In the mid 1960's, during the Cold War, the Department of Defense felt the need for a bombproof communications system. Thus, the concept of linking computers together throughout the country emerged. The motive was to keep communications open even if traditional methods of communications were destroyed in the event of a nuclear war.
Initially, only certain government entities and a few universities were linked. The system was operated by the Department of Defense's Advanced Research Project Agency (ARPA). The whole operation was referred to as ARPANET.
Eventually, ARPANET computers were installed at every university in the United States that had defense related funding. Gradually, the Internet had gone from a military pipeline to a communications tool for scientists. As more scholars came online, the administration of the system transferred from ARPA to the National Science Foundation.
Years later, businesses began using the Internet and the administrative responsibilities were once again transferred. Currently there are several entities that "oversee" the system and the protocols involved with the Internet.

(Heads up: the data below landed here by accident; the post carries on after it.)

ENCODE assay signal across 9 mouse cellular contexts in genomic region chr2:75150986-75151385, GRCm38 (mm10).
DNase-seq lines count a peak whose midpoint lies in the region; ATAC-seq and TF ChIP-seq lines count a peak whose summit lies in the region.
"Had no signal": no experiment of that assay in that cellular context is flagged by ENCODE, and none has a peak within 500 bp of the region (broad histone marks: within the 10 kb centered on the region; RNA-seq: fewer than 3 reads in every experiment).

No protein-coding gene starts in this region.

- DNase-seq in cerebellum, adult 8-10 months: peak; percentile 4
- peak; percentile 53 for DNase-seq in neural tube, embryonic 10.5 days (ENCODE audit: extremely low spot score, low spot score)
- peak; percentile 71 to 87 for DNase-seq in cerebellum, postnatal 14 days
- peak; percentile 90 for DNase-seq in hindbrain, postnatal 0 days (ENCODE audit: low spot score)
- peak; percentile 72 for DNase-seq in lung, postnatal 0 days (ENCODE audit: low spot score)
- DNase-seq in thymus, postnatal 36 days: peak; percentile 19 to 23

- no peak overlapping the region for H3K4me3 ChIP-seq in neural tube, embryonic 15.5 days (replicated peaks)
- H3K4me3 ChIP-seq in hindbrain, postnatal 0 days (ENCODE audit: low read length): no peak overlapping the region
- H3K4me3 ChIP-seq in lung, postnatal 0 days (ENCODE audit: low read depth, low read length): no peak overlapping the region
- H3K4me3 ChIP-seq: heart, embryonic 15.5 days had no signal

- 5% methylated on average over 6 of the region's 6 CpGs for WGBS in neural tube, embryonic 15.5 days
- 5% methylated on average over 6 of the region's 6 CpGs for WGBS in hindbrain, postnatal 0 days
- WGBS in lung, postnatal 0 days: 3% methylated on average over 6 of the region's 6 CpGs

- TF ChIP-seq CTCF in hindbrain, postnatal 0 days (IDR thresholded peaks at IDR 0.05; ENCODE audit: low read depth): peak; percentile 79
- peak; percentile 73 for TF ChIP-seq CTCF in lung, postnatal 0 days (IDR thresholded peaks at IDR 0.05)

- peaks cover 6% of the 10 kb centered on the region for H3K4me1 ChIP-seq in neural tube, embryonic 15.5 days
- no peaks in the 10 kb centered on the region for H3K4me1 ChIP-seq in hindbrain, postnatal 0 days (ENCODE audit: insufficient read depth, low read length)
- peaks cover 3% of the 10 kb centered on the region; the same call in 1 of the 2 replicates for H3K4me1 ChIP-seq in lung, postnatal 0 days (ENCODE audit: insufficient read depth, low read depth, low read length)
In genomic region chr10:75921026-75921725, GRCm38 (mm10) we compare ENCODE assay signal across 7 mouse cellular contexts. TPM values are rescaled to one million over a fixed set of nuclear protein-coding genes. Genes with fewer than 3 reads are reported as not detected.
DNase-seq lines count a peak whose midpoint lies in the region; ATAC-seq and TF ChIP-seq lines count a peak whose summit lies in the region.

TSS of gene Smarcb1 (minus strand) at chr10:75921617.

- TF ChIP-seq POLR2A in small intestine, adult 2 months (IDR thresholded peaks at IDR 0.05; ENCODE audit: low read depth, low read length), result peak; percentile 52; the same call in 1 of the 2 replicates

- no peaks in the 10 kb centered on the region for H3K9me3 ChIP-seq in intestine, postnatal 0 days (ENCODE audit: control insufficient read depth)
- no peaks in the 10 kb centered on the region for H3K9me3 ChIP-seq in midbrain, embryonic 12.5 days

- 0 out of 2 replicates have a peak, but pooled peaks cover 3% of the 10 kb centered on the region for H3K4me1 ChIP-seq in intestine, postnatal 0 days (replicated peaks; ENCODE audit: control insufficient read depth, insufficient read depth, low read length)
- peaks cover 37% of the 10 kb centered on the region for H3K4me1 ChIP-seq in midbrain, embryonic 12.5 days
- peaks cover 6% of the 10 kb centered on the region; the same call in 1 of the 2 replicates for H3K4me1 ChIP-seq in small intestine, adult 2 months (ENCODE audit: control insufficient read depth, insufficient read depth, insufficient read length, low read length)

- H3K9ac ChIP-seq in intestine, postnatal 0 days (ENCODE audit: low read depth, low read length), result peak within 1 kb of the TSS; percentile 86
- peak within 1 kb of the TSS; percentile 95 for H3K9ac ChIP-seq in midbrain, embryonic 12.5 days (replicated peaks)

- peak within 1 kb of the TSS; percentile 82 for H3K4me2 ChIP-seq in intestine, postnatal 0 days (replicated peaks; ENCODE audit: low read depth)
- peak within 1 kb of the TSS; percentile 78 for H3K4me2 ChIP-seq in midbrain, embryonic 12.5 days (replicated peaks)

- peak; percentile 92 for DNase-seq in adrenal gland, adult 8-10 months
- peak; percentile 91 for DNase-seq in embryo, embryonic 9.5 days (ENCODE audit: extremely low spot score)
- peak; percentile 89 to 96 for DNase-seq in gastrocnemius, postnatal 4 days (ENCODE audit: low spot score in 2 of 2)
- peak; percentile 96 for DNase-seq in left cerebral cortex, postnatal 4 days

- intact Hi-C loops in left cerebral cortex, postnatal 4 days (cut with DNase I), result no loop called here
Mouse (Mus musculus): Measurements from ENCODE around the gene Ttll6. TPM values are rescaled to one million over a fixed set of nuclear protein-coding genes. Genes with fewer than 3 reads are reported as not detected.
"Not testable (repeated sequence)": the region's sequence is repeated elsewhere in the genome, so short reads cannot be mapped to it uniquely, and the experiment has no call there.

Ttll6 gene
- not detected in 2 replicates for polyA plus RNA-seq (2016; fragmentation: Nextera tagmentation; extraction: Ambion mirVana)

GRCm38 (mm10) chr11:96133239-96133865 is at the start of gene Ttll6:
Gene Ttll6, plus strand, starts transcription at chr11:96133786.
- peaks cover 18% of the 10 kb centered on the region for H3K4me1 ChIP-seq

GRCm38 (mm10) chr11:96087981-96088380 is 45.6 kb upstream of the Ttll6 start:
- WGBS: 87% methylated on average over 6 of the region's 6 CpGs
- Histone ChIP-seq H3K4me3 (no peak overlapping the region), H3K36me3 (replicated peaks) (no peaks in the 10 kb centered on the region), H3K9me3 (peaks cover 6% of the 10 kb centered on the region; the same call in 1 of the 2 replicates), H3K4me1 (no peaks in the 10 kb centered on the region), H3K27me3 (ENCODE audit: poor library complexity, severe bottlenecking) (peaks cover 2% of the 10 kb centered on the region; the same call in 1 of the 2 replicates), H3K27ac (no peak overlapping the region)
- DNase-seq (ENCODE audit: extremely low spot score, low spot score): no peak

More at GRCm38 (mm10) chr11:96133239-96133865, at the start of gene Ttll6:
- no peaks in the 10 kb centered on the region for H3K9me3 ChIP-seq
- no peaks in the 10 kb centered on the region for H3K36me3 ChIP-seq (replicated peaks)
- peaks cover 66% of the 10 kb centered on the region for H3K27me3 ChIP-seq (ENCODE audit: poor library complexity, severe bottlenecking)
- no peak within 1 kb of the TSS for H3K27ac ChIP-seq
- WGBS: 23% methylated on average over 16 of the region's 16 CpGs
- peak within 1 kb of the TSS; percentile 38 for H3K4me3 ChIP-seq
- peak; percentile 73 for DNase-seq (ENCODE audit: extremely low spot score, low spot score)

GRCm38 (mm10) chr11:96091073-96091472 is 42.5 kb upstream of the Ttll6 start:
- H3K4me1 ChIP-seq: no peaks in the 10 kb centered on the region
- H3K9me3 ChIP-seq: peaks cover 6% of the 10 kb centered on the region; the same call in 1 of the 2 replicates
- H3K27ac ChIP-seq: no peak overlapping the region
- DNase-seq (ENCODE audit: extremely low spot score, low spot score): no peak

The speed of the Internet has transformed the way people receive information. It provides immediate and in-depth news, current weather, a virtual library of information and the ability to communicate real-time.
There are several ways to access the Internet. You can use an Internet Service Provider (ISP) like Wild Apache or you can use an On-Line service like America On-Line. Be aware that when you use an On-Line service there may be long distance phone charges involved.